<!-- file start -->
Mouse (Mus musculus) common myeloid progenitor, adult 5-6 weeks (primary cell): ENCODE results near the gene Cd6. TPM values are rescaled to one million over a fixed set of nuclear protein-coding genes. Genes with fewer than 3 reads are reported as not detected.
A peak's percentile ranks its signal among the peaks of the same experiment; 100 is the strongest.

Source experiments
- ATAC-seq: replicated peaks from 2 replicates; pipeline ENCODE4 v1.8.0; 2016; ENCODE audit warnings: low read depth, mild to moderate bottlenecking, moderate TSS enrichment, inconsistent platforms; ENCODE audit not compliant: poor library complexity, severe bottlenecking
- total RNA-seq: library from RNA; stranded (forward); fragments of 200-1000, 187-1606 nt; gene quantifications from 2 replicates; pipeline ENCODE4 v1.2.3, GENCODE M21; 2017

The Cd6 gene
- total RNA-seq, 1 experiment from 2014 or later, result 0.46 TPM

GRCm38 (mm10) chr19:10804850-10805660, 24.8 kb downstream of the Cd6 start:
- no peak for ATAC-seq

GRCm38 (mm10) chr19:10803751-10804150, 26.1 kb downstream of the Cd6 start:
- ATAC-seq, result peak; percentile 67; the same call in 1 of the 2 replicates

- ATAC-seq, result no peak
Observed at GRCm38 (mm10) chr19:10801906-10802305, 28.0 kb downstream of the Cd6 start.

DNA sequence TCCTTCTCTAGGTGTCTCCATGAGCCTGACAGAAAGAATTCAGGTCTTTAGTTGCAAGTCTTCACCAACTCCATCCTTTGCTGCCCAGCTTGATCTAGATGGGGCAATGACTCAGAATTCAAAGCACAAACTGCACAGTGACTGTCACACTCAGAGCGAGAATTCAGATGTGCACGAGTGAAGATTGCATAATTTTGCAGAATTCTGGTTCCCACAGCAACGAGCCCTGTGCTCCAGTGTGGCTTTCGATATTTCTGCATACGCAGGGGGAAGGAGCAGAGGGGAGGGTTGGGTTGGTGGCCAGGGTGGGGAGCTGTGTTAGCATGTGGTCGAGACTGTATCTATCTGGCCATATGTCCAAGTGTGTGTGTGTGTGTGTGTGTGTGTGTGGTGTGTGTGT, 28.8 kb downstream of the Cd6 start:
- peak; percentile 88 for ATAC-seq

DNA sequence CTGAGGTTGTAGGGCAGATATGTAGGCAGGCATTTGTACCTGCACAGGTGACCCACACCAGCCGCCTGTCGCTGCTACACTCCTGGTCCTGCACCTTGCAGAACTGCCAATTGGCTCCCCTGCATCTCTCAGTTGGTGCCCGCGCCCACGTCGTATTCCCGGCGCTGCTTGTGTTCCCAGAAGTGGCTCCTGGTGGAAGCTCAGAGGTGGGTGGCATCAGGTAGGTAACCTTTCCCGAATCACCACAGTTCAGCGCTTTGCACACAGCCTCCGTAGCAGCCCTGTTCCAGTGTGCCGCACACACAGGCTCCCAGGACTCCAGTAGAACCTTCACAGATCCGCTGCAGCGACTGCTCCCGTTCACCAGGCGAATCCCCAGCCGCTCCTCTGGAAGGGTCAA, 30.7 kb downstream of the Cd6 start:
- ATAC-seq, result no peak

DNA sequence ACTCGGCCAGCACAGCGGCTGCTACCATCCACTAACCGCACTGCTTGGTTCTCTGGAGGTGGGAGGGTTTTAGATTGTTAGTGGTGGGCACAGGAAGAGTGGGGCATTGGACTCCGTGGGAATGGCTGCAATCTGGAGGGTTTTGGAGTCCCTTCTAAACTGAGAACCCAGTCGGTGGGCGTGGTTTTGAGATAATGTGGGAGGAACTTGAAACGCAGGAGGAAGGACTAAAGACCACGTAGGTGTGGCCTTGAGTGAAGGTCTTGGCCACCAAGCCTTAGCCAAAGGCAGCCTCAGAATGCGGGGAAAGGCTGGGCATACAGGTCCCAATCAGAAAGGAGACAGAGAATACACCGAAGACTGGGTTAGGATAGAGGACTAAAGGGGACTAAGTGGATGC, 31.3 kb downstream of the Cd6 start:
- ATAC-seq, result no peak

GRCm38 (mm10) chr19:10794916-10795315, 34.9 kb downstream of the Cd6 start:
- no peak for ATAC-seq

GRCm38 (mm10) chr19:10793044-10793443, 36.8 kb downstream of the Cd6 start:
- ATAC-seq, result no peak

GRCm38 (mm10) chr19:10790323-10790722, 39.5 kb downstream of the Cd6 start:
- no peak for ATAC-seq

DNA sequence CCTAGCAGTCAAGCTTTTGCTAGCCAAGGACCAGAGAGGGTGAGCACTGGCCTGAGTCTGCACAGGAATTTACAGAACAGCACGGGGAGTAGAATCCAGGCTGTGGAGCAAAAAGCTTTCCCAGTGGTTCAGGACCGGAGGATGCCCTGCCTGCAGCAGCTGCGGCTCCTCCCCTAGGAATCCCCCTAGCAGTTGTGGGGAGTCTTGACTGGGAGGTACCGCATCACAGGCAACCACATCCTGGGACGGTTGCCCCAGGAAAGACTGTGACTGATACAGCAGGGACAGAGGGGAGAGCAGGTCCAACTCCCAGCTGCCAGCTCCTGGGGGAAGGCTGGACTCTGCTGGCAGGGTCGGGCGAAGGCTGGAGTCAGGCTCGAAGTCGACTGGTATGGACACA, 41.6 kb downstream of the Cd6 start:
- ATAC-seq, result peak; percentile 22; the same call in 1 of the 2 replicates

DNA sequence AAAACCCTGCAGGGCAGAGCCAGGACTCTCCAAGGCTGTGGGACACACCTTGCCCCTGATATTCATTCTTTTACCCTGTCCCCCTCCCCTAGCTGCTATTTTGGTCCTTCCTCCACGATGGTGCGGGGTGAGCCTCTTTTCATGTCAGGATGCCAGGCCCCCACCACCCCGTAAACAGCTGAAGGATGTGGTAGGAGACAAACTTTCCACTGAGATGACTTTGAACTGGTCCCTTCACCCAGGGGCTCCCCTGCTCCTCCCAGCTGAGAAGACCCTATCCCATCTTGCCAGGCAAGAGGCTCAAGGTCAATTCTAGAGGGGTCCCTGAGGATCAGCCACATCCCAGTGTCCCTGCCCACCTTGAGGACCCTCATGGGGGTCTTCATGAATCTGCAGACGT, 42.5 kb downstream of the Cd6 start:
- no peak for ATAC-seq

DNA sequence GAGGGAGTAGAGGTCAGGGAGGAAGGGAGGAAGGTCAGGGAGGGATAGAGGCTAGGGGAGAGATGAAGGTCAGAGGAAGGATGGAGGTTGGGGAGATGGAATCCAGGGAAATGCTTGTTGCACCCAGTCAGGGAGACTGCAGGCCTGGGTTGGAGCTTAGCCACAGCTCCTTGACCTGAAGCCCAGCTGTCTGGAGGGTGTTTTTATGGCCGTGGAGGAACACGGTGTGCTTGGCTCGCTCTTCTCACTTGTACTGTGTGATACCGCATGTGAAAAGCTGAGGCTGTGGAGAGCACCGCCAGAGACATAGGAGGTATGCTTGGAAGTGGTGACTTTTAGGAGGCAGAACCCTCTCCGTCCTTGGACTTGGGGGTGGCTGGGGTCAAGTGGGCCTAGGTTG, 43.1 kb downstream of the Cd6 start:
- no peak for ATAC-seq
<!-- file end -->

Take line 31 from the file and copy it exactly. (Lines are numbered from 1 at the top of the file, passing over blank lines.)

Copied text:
- no peak for ATAC-seq